Standard & Poor's reaffirmed Cyprus's long-term credit rating at BBB-, while maintaining a positive outlook, stressing that despite the Ukrainian crisis and economic sanctions against Russia, the medium-term outlook for the Cypriot economy remains consistent. “While we expect that the crisis in Ukraine will worsen the economic performance of Cyprus through sanctions imposed on Russia, an important economic partner (Cyprus), the medium-term economic outlook remains solid,” S & amp; Ps said. the average annual growth rate in the period 2023 – 2025 will reach 3.2%.
He notes that while economic growth performance will be lower this year due to strong pressures on the Russian economy, solid economic activity is expected, supported by disbursements from the European Recovery and Sustainability Fund for the period 2021-2026.
“We expect that the escalation of Russia's intervention in Ukraine and the consequent Western sanctions against Russia will burden economic activity in Cyprus, given the close economic and financial relations, which adds to rising energy prices,” he said. According to the house, the closure of airspace on Russian aircraft will affect tourist arrivals from Russia, the second largest tourist market in Cyprus after the United Kingdom, although a strong recovery in arrivals from EU countries will could partially fill the gap.
He also notes that Russia, including Russians with Cypriot citizenship, is a key market in the business services sector, accounting for 11% of Cypriot GDP and a significant share of wider exports, while the impact on key Russian financial institutions from sanctions will further burden the services sector in Cyprus.
It also warns that risks could escalate rapidly due to large transactions through special purpose entities registered in Cyprus, although links to the real economy remain limited.
“However, while we wait for growth will be lower this year, the structural trend and prospects are very strong “, the house emphasizes, adding that it expects that the fiscal policy will remain focused on reducing economic vulnerabilities and improving the health of the financial sector.
< p>For public finances, the house estimates that the budget deficit of 1.8% in 2021 was much lower than estimated and adds that it expects continued improvement and surpluses in 2024.
For public debt, the S & Ps notes that after its significant increase in 2020 to 115% of GDP, the improvement in fiscal performance led to the decline in 2021.
“We expect this trend to continue, with the general debt government to fall to 80% in 2025 “, he adds.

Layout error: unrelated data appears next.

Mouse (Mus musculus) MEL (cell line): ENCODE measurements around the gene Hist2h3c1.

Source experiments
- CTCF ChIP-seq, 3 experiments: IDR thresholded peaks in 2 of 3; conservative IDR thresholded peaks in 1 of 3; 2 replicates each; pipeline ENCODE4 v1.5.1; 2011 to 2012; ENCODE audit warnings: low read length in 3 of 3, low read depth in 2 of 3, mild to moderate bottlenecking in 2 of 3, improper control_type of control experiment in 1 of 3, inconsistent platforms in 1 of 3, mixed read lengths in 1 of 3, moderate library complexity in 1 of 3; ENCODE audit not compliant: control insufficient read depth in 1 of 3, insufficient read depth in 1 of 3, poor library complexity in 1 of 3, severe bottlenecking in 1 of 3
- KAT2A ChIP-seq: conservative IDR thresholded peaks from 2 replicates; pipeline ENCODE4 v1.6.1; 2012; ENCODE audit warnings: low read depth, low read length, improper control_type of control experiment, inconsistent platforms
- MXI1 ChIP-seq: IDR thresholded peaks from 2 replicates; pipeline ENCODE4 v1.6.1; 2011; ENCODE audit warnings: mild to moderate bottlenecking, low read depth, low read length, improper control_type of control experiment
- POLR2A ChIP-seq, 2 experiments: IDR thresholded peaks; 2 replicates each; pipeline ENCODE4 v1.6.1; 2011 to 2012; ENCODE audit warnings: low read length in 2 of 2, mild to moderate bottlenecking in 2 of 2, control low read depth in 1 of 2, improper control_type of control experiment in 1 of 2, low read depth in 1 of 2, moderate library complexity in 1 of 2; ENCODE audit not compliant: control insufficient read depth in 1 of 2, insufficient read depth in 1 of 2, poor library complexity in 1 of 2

He also points out that the financial vulnerability associated with high levels of private debt will persist. For the banking sector, S & amp notes that while troubled assets have declined significantly, mainly due to NPL sales, they still remain high compared to those of European banks.
According to the house, the high concentration of loans in the real estate sector (13% of the total loan portfolio) and in tourism (9%) in relation to the high share of loans in stage 2 could lead to a deterioration in the quality of assets and delay the resolution of residual risks from the 2012 crisis.
However, supportive fiscal policy and auxiliary monetary policy, combined with banks 'restructuring efforts in the most vulnerable sectors, will reduce losses and distribute the impact on banks' books over a number of years. Therefore, he expects forecasts to remain above normal levels and that the MES index will remain at 9% & # 8211; 14% for 2022 and 2023.
He also states that the state-owned KEDIPES is working on a mortgage lease plan, which could handle loans of up to € 1.5 billion, corresponding to about 40%. of total NPLs, reducing the overall red loan ratio to 9%.
He also noted the reduction in banks' reliance on foreign deposits and insufficient liquidity, adding that banks have a capital cushion to absorb potential deterioration in assets. “However, we expect that banks' ability to raise capital will remain limited for the next two years, as they continue to invest in downsizing and digital transformation,” the company added.
At the same time, the house estimates that the direct exposure of the banking system in Russia through loans and deposits is limited, although some smaller banks may have a higher concentration. He also expects that the impact on Russian economic activity could somewhat affect the volatility of deposits in Cyprus, although the liquidity surplus (deposits cover 1.8 times the loans) could offset these changes.
Alexei Mordasov/”Lady M”: His luxury yacht confiscated richer Russian
Visible danger of running out of feed
LIVE & # 8211; Ten days of terror in Ukraine: Russia orders ceasefire to evacuate civilians